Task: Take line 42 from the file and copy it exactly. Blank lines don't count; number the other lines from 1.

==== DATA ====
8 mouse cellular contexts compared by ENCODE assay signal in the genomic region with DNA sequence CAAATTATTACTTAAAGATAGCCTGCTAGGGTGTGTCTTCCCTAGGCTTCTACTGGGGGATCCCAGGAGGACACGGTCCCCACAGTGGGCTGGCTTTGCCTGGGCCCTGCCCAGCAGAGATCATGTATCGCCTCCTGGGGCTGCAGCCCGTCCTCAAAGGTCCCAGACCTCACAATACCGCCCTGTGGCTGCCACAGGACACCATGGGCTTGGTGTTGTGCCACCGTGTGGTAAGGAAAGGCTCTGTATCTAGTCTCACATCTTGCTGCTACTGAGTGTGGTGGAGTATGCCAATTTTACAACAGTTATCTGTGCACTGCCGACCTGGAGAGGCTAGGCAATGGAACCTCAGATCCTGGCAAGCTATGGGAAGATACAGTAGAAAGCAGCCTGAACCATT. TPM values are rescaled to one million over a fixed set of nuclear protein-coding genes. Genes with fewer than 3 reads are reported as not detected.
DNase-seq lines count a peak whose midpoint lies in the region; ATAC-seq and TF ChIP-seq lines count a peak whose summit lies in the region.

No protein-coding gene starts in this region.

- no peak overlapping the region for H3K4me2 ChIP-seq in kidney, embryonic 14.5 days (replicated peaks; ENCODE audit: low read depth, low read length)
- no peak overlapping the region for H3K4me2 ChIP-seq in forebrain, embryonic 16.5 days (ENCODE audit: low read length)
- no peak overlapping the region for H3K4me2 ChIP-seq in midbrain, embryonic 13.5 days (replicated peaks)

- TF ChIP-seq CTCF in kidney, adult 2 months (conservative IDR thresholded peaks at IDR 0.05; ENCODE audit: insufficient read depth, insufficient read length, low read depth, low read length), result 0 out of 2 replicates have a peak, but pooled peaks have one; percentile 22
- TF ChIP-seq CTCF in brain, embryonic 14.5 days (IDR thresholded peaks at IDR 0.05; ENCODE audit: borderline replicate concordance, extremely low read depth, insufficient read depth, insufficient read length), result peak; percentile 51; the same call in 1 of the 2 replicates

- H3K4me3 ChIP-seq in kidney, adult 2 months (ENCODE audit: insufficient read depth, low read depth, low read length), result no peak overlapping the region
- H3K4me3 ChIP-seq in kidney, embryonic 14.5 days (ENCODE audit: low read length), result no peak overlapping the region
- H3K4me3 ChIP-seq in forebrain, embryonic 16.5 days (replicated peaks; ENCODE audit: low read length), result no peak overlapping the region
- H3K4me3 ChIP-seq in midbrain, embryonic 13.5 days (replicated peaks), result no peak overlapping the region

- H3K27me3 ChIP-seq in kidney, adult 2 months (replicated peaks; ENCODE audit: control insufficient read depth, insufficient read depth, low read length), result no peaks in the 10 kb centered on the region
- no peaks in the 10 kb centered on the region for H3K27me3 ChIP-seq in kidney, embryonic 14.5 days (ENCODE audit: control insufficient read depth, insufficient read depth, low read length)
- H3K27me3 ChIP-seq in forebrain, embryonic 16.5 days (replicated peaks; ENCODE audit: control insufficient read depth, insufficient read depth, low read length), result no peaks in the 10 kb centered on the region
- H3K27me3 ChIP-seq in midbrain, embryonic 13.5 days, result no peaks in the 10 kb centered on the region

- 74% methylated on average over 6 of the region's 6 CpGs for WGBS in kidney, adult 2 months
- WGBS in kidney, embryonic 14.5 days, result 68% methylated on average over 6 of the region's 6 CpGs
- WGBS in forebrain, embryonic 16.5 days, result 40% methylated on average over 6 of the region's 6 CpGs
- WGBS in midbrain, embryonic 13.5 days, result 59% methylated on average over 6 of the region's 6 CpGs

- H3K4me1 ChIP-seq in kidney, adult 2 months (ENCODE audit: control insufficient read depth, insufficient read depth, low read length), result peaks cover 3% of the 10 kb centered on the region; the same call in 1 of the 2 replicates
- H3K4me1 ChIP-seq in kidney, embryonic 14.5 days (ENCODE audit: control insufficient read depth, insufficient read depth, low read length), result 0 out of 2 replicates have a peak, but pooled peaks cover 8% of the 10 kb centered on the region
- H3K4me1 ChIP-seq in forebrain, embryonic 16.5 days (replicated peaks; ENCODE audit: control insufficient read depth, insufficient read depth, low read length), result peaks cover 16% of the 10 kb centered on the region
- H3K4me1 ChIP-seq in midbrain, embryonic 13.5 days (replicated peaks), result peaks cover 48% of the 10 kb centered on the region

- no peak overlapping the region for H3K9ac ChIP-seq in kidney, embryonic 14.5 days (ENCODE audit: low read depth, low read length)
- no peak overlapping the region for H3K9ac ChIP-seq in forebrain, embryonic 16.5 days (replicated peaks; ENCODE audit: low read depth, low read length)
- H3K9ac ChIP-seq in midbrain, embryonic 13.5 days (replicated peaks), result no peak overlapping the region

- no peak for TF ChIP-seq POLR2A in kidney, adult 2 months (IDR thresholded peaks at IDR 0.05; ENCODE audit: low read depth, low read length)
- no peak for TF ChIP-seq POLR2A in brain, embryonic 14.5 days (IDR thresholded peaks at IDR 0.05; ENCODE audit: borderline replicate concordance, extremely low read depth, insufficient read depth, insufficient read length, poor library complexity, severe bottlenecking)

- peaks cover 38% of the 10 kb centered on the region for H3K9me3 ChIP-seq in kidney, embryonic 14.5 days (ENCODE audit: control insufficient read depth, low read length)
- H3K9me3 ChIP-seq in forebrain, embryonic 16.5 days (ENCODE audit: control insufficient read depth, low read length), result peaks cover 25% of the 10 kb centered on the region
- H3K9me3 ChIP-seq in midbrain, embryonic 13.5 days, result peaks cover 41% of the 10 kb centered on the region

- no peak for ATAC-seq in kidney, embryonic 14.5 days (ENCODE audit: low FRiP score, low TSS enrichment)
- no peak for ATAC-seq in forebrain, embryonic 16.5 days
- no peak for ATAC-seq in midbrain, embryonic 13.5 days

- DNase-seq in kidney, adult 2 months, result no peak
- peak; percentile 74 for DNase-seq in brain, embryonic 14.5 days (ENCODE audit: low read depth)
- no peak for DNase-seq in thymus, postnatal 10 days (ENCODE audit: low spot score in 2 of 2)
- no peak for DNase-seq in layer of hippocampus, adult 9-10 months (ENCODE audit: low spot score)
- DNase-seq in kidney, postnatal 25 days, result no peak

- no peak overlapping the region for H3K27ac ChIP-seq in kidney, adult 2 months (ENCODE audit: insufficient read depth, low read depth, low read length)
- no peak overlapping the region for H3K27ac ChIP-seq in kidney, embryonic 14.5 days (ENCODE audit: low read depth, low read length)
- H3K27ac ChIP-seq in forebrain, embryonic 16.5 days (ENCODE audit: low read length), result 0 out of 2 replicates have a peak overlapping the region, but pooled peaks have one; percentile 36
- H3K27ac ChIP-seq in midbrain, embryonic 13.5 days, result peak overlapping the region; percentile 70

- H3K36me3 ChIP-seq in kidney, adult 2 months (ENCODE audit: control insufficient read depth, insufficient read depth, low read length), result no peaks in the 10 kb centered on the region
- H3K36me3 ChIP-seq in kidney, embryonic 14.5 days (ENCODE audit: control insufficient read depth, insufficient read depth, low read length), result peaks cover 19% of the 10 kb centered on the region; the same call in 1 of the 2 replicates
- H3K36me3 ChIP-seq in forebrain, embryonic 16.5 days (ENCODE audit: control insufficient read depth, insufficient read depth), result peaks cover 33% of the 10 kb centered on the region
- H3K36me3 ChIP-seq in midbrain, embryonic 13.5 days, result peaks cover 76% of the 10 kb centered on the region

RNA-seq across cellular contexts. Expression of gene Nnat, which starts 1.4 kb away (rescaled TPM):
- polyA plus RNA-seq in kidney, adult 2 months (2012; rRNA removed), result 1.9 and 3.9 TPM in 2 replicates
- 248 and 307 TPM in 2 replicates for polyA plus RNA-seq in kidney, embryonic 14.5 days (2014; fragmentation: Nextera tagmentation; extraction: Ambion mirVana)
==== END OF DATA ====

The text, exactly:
- no peak overlapping the region for H3K27ac ChIP-seq in kidney, embryonic 14.5 days (ENCODE audit: low read depth, low read length)